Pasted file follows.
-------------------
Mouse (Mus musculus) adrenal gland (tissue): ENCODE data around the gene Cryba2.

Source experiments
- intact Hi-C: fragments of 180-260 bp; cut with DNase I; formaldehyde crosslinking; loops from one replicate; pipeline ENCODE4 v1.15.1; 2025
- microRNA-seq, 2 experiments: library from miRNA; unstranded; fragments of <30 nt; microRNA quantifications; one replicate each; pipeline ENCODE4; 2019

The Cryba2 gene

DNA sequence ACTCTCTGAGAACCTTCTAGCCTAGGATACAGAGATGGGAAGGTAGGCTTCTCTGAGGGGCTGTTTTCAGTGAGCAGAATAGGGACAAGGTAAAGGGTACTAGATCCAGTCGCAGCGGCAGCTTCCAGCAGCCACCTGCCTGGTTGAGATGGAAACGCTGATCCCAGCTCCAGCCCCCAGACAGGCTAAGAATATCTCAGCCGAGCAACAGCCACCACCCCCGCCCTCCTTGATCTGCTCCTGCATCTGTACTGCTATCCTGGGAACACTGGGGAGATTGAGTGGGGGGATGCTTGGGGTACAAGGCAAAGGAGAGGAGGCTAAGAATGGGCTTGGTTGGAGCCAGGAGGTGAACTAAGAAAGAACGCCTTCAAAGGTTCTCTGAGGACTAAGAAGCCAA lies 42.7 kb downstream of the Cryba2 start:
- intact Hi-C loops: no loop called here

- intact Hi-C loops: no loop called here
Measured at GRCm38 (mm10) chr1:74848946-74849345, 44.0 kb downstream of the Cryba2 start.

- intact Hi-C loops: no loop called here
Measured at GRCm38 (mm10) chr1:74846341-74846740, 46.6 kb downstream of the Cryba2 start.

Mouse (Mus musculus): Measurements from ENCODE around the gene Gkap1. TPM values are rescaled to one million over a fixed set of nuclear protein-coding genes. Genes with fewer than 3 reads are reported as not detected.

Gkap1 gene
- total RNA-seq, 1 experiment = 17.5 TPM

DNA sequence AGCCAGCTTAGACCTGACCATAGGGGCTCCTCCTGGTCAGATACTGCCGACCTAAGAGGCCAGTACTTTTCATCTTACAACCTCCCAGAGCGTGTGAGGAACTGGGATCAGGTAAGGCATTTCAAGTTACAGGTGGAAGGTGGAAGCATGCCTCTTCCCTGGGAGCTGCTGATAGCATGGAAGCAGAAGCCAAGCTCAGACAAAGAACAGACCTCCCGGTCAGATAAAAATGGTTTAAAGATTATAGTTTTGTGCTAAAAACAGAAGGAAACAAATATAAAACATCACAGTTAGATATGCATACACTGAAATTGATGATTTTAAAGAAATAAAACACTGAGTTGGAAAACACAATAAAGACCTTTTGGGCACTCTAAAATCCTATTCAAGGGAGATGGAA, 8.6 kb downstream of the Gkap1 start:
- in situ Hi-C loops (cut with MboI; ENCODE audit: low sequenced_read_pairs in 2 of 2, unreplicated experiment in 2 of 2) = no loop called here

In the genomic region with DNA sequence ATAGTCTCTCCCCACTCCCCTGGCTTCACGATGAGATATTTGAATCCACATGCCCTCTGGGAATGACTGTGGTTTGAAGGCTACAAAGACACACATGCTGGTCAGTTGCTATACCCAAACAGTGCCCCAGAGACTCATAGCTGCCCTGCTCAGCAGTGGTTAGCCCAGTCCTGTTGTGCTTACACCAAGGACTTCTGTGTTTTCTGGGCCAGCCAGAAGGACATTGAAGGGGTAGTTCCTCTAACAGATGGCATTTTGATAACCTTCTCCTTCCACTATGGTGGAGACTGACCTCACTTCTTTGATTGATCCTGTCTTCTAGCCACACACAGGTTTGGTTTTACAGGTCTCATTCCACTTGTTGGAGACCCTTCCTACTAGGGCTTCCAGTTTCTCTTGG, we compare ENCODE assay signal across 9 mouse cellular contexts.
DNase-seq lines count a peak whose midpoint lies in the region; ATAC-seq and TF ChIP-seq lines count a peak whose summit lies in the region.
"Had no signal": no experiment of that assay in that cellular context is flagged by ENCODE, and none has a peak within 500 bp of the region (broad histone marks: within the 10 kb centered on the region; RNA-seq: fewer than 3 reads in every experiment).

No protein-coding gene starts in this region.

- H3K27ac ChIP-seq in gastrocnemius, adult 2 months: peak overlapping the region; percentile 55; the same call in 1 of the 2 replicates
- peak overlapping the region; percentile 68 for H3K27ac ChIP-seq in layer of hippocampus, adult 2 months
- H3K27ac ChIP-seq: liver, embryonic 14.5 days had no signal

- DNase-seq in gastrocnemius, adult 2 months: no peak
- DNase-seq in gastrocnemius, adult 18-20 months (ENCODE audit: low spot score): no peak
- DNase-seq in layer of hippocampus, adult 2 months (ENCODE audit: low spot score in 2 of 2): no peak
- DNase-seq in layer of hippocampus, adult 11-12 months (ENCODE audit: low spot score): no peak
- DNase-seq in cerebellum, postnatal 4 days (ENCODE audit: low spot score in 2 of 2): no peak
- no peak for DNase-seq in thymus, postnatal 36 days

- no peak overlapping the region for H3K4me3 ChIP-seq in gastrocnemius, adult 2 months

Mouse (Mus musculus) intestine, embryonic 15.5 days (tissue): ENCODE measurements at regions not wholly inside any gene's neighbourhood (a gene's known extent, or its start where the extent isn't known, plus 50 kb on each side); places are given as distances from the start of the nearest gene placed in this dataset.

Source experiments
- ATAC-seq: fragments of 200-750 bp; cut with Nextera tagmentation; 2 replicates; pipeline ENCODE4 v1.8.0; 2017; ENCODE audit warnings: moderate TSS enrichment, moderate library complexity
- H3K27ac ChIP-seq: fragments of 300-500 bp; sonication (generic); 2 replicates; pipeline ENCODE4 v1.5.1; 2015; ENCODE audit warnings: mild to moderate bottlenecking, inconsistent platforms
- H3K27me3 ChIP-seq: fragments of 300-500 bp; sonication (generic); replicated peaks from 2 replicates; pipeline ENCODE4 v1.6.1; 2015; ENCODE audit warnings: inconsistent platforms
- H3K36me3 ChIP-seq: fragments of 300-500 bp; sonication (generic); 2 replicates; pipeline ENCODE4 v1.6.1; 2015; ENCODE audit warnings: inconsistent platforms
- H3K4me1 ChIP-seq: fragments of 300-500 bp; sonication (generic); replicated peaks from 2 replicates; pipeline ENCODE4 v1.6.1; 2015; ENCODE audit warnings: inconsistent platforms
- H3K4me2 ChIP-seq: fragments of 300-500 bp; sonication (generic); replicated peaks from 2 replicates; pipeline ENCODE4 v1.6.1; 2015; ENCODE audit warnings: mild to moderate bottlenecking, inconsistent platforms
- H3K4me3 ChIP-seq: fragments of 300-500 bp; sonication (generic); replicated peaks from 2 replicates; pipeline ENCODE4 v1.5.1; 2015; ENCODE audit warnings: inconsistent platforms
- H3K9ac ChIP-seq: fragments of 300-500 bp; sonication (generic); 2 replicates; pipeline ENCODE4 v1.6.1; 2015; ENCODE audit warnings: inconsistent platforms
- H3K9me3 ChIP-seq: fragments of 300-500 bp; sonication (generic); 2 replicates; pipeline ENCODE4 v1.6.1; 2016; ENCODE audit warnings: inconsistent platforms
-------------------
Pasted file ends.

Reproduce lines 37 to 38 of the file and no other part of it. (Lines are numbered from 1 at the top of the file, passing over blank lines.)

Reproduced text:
- H3K4me1 ChIP-seq: fragments of 300-500 bp; sonication (generic); replicated peaks from 2 replicates; pipeline ENCODE4 v1.6.1; 2015; ENCODE audit warnings: inconsistent platforms
- H3K4me2 ChIP-seq: fragments of 300-500 bp; sonication (generic); replicated peaks from 2 replicates; pipeline ENCODE4 v1.6.1; 2015; ENCODE audit warnings: mild to moderate bottlenecking, inconsistent platforms